Our August issue, out now, is our special US Air Force 70th anniversary tribute issue.
The cover story for the issue is all about the mighty B-1B Lancer. Last year, the US Air Force marked a significant moment for the B-1B Lancer as the 28th Bomb Wing from Ellsworth AFB, South Dakota, deployed to operate under the 36th Wing at Andersen AFB, Guam, on August 6, replacing B-52Hs from the 5th Bomb Wing at Minot AFB, North Dakota. The arrival of the Lancers marked the first time the bombers had deployed in support of US Pacific Command’s Continuous Bomber Presence (CBP) mission, since April 2006.
For the B-1 community, the Guam commitment signaled a step change in the way it has been conducting combat operations in recent years — a move back to the strategic mission. Lt Col Nick Yates is leading the second B-1 Guam deployment under this new initiative, as commander of the 9th Expeditionary Bomb Squadron (EBS). Operating in the Pacific theater has far reaching regional implications. ‘From being locked into the tactical [Close Air Support — CAS] mission set in the CENTCOM region, we are now part of a role that has significant strategic implications and one that marks a very different perspective for us.’ He says that the recent focus on CAS for the B-1 in CENTCOM may have yielded an immediate return in terms of kinetic strikes and feedback, however he says of the Guam mission: ‘this is the bigger picture with huge implications and a very high state of readiness.’
The 9th EBS, part of the 7th Bomb Wing from Dyess AFB, Texas, deployed to Andersen on February 6 for the second rotational deployment here for the B-1 community. The squadron deployed en masse with its own aircraft and personnel, to be hosted by the resident 36th Wing. ‘The missions here are very different to those that we fly in the States,’ explains Lt Col Yates. ‘Here we are able to participate in many exercises, not only with our foreign [regional] allies, but also with the US Navy and the Marine Corps.’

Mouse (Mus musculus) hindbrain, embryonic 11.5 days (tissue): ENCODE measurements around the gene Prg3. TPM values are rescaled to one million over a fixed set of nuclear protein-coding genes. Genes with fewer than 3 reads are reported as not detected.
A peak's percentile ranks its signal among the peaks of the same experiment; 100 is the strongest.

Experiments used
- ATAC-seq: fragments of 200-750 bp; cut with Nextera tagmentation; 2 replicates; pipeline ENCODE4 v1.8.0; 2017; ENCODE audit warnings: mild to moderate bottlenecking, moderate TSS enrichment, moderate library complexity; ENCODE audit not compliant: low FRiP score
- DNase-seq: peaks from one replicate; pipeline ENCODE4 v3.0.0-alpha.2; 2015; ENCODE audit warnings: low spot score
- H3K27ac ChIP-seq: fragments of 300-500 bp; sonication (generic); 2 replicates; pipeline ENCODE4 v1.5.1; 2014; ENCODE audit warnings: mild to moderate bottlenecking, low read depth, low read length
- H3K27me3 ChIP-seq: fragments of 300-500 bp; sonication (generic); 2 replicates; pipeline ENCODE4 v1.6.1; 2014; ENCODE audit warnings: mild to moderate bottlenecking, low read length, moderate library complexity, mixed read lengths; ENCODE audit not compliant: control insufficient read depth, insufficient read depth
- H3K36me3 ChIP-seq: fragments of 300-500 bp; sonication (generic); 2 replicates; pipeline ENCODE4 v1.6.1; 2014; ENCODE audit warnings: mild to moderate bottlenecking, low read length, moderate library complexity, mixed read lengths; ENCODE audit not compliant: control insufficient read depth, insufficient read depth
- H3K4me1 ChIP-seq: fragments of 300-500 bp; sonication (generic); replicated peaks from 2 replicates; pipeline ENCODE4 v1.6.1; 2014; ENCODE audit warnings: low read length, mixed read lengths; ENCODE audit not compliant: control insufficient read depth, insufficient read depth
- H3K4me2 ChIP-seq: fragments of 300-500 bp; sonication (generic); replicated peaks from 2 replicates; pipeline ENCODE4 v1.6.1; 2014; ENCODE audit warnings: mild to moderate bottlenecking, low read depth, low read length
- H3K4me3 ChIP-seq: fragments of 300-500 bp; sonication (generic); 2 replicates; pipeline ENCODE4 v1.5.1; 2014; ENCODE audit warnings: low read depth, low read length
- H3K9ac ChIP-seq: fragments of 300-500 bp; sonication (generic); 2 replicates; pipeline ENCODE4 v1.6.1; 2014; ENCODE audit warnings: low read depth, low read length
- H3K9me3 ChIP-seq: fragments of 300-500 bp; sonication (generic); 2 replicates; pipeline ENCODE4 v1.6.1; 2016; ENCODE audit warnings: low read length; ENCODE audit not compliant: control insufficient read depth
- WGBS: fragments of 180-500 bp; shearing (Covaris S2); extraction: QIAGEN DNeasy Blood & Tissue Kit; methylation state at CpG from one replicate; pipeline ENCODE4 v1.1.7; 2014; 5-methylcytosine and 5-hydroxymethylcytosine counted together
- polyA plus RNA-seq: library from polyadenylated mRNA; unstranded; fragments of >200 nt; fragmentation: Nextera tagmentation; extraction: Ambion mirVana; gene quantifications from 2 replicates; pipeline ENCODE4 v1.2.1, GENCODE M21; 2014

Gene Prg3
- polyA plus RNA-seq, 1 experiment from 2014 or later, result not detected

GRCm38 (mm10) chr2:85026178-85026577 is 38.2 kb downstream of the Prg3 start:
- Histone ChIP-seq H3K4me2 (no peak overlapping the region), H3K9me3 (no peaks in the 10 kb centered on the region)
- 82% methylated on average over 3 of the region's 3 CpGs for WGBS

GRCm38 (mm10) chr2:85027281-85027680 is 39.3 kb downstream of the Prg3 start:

Guam sits remotely in the western Pacific, with Japan, South Korea and Australia all within easy range for the B-1. It means that working with these key neighbors is a regular occurrence for the B-1 crews. ‘We are able to reach places that we wouldn’t normally touch from either the Continental US or from our CENTCOM base that we’ve flown from over the past decade. So it’s a very different situation here, and we can execute a lot of our missions that we cannot easily achieve back home in Texas, such as the maritime role.’ The maritime mission for the B-1 is something that Yates describes as ‘an important mission set for us,’ and sees the B-1s simulating use of the new AGM-158 JASSM (Joint Air-to-Surface Stand-off Missile) amongst others.
‘We have been here just short of three months,’ Yates said, speaking to Combat Aircraft in May. ‘We are deployed as a fully-capable squadron,’ he continues. ‘We always have some guys that don’t make it out on deployment for various reasons, but essentially we are all here.’ The Al Udeid deployments regularly involved a mix and match of jets being deployed — here it’s all Dyess ‘Bones’.
To read the full feature, including incredible photos from Jim Haseltine, see the August issue of Combat Aircraft, out now: http://shop.keypublishing.com/issue/View/issue/CAM1808